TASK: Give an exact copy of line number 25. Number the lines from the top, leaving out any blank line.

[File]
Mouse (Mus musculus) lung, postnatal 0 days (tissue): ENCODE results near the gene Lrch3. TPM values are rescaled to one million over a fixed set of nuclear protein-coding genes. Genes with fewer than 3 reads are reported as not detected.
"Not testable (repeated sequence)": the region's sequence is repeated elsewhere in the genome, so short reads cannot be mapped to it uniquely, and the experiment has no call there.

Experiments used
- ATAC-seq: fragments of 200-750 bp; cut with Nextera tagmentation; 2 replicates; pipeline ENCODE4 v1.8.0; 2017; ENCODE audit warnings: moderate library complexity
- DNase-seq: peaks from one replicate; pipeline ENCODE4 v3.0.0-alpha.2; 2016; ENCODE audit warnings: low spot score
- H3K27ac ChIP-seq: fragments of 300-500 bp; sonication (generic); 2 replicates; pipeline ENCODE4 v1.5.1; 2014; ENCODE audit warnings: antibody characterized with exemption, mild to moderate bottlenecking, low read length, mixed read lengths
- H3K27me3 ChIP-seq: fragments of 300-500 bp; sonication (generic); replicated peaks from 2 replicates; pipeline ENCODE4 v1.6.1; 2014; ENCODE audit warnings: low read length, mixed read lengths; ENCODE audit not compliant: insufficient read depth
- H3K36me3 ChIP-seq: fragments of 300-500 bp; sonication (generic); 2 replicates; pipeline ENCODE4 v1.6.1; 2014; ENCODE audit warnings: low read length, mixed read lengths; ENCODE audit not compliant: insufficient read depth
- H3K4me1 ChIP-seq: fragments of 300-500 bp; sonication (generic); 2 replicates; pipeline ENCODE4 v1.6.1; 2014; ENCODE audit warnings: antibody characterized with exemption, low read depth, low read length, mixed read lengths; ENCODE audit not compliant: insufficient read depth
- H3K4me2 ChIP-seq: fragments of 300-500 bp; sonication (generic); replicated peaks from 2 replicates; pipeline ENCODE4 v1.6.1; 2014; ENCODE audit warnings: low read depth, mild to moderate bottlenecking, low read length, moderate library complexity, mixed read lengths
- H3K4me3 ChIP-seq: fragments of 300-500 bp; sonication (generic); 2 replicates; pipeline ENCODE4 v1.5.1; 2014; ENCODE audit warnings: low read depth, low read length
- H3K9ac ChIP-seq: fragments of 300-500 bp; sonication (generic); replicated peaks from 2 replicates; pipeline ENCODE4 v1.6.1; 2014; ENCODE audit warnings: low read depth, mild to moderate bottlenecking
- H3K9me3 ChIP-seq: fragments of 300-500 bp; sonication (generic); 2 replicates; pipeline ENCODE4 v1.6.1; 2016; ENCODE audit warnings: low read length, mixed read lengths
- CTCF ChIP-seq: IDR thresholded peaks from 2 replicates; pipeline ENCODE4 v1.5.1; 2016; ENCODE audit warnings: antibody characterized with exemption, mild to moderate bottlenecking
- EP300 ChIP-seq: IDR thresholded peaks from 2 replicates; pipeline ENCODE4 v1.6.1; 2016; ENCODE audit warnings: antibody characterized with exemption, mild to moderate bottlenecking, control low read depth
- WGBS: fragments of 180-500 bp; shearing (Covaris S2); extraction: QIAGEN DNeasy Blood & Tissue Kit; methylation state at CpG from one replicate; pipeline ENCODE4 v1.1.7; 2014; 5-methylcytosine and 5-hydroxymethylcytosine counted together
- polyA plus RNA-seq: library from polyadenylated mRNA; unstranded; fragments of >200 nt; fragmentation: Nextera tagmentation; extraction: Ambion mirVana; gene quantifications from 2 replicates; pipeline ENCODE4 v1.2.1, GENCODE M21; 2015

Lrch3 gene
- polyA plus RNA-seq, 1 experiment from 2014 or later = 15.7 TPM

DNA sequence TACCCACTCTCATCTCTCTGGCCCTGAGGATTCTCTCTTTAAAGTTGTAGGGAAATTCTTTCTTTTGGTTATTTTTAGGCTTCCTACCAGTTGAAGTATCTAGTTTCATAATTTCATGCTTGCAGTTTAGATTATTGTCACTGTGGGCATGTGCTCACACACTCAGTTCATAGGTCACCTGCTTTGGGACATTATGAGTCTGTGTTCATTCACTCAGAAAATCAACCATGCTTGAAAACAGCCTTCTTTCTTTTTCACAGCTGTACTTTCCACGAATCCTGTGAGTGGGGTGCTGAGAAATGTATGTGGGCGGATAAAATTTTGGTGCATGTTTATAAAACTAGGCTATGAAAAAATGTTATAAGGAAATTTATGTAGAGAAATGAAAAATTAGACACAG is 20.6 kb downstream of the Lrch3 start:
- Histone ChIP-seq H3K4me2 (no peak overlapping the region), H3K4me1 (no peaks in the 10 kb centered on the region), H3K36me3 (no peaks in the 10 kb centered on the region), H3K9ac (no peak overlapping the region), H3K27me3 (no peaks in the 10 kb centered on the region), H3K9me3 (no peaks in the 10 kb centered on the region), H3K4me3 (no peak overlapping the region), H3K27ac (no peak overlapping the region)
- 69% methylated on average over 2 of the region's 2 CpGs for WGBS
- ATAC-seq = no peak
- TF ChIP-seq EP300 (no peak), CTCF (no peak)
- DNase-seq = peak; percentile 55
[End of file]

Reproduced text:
- DNase-seq = peak; percentile 55